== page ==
NEW YORK, USA – Prime Minister Dr. Ralph Gonsalves told Vincentians here that agriculture officials in Kingstown “dropped the ball” on the black sigatoka disease, which has ravaged the nation’s banana sector.
Chief Agricultural Officer Reuben Robertson told banana farmers on Tuesday that the oil required for the aerial spraying of their fields will arrive in St. Vincent tomorrow, having been delayed 12 days because of recent storms.
He, however, told disappointed farmers that all other systems were go — including the aircraft — for aerial spraying to commence when the oil arrives.
Black sigatoka is a leaf spot disease of banana that can cut a tree’s fruit production in half. The fungal disease causes dark leaf spots that eventually enlarge and coalesce, causing much of the leaf area to turn yellow and brown.
The oil is mixed with other fungicides to help to contain the leaf spot disease, which first appeared in St. Vincent in 2009.
“We are doing pretty okay in the recovery after [Hurricane] Tomas [last November],” Gonsalves said at the town hall meeting on Saturday.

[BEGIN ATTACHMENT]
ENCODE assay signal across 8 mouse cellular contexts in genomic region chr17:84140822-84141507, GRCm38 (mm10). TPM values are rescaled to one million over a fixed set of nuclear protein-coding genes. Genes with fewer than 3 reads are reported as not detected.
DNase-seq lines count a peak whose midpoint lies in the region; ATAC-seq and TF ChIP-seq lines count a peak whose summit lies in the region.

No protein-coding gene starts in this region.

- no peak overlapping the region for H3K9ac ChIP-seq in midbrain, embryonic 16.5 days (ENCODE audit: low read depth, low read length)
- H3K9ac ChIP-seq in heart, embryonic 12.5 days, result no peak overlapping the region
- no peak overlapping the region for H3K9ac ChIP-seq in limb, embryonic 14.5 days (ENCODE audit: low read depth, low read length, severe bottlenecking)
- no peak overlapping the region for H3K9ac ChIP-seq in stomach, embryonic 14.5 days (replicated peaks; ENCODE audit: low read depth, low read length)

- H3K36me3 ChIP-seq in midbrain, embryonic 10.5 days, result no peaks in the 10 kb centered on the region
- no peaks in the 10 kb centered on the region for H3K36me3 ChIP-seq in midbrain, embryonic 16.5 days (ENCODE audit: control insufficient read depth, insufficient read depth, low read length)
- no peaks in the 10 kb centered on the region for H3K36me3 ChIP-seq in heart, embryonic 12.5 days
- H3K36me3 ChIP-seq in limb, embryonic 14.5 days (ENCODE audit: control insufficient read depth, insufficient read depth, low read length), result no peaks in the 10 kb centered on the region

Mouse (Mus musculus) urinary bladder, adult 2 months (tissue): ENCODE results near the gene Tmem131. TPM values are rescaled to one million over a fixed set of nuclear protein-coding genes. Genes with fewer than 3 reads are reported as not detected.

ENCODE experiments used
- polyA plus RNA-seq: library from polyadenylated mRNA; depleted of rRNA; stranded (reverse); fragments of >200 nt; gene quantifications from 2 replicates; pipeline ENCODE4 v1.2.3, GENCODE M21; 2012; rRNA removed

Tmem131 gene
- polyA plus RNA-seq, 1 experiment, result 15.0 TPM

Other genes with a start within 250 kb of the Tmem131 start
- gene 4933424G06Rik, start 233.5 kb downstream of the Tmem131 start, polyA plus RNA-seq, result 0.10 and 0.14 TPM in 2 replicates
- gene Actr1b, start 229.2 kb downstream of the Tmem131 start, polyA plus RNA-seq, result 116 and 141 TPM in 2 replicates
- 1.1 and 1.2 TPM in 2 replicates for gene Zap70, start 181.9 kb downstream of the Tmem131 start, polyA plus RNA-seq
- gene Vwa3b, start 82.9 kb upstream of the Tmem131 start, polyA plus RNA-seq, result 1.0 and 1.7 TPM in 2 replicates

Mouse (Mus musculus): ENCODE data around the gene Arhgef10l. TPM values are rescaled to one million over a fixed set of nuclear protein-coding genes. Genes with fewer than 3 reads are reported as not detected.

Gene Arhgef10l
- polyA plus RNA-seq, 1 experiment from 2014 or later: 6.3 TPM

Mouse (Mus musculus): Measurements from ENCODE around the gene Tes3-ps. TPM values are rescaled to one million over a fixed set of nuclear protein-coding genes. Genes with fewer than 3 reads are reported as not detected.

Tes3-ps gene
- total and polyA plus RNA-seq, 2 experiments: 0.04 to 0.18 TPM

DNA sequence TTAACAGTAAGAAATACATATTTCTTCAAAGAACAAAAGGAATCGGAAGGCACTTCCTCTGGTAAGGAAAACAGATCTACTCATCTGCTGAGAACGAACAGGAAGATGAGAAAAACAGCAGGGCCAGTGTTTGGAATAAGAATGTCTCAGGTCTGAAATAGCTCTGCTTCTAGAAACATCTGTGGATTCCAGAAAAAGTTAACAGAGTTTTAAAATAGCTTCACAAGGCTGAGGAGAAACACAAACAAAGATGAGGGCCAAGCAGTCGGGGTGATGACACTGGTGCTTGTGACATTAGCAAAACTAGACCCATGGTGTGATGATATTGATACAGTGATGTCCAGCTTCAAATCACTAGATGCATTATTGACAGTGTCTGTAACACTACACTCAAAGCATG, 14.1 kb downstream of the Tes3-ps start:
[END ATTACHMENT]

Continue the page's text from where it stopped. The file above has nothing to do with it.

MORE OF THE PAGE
He spoke of the cocoa project and EC$150 million in new projects to be executed over the next three years even as he acknowledged that the nations roads “are in terrible condition” and that EC$5 million was recently allocated to rad repairs.
“Some of the public servants in the agricultural sector dropped the ball on the issue of black sigatoka and should have ordered the materials – the oil – a little earlier. So we are suffering from the effects of the black sigatoka but we will triumph over it,” Gonsalves said.
Banana farmers on Friday picketed the Ministry of Agriculture in Kingstown and called for compensation for losses as a result of the disease.